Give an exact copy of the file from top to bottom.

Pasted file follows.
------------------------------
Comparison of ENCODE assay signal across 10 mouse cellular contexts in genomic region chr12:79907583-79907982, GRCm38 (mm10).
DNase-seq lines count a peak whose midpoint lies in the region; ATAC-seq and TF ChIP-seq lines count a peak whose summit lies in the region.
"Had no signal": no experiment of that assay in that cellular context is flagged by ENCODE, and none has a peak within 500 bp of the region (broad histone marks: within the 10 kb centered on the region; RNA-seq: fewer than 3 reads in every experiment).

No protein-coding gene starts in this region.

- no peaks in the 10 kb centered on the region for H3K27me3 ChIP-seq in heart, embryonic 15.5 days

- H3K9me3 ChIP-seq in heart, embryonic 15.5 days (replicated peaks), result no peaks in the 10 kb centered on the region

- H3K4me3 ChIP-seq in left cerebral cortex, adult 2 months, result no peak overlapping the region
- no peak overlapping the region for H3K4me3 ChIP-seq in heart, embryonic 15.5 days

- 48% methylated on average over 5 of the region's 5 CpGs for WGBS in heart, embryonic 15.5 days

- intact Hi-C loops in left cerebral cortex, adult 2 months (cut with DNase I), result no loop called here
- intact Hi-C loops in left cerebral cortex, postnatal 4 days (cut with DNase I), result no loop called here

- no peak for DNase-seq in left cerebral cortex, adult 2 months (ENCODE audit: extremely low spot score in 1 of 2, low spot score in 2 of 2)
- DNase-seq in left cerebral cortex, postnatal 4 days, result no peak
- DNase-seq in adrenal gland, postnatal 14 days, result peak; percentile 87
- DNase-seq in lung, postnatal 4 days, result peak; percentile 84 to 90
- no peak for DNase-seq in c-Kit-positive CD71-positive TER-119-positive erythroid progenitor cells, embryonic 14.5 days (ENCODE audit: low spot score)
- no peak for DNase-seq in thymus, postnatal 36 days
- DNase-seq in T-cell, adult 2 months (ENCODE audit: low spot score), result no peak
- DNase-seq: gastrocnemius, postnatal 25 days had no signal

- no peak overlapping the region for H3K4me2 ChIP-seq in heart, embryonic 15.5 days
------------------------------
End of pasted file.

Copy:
Comparison of ENCODE assay signal across 10 mouse cellular contexts in genomic region chr12:79907583-79907982, GRCm38 (mm10).
DNase-seq lines count a peak whose midpoint lies in the region; ATAC-seq and TF ChIP-seq lines count a peak whose summit lies in the region.
"Had no signal": no experiment of that assay in that cellular context is flagged by ENCODE, and none has a peak within 500 bp of the region (broad histone marks: within the 10 kb centered on the region; RNA-seq: fewer than 3 reads in every experiment).

No protein-coding gene starts in this region.

- no peaks in the 10 kb centered on the region for H3K27me3 ChIP-seq in heart, embryonic 15.5 days

- H3K9me3 ChIP-seq in heart, embryonic 15.5 days (replicated peaks), result no peaks in the 10 kb centered on the region

- H3K4me3 ChIP-seq in left cerebral cortex, adult 2 months, result no peak overlapping the region
- no peak overlapping the region for H3K4me3 ChIP-seq in heart, embryonic 15.5 days

- 48% methylated on average over 5 of the region's 5 CpGs for WGBS in heart, embryonic 15.5 days

- intact Hi-C loops in left cerebral cortex, adult 2 months (cut with DNase I), result no loop called here
- intact Hi-C loops in left cerebral cortex, postnatal 4 days (cut with DNase I), result no loop called here

- no peak for DNase-seq in left cerebral cortex, adult 2 months (ENCODE audit: extremely low spot score in 1 of 2, low spot score in 2 of 2)
- DNase-seq in left cerebral cortex, postnatal 4 days, result no peak
- DNase-seq in adrenal gland, postnatal 14 days, result peak; percentile 87
- DNase-seq in lung, postnatal 4 days, result peak; percentile 84 to 90
- no peak for DNase-seq in c-Kit-positive CD71-positive TER-119-positive erythroid progenitor cells, embryonic 14.5 days (ENCODE audit: low spot score)
- no peak for DNase-seq in thymus, postnatal 36 days
- DNase-seq in T-cell, adult 2 months (ENCODE audit: low spot score), result no peak
- DNase-seq: gastrocnemius, postnatal 25 days had no signal

- no peak overlapping the region for H3K4me2 ChIP-seq in heart, embryonic 15.5 days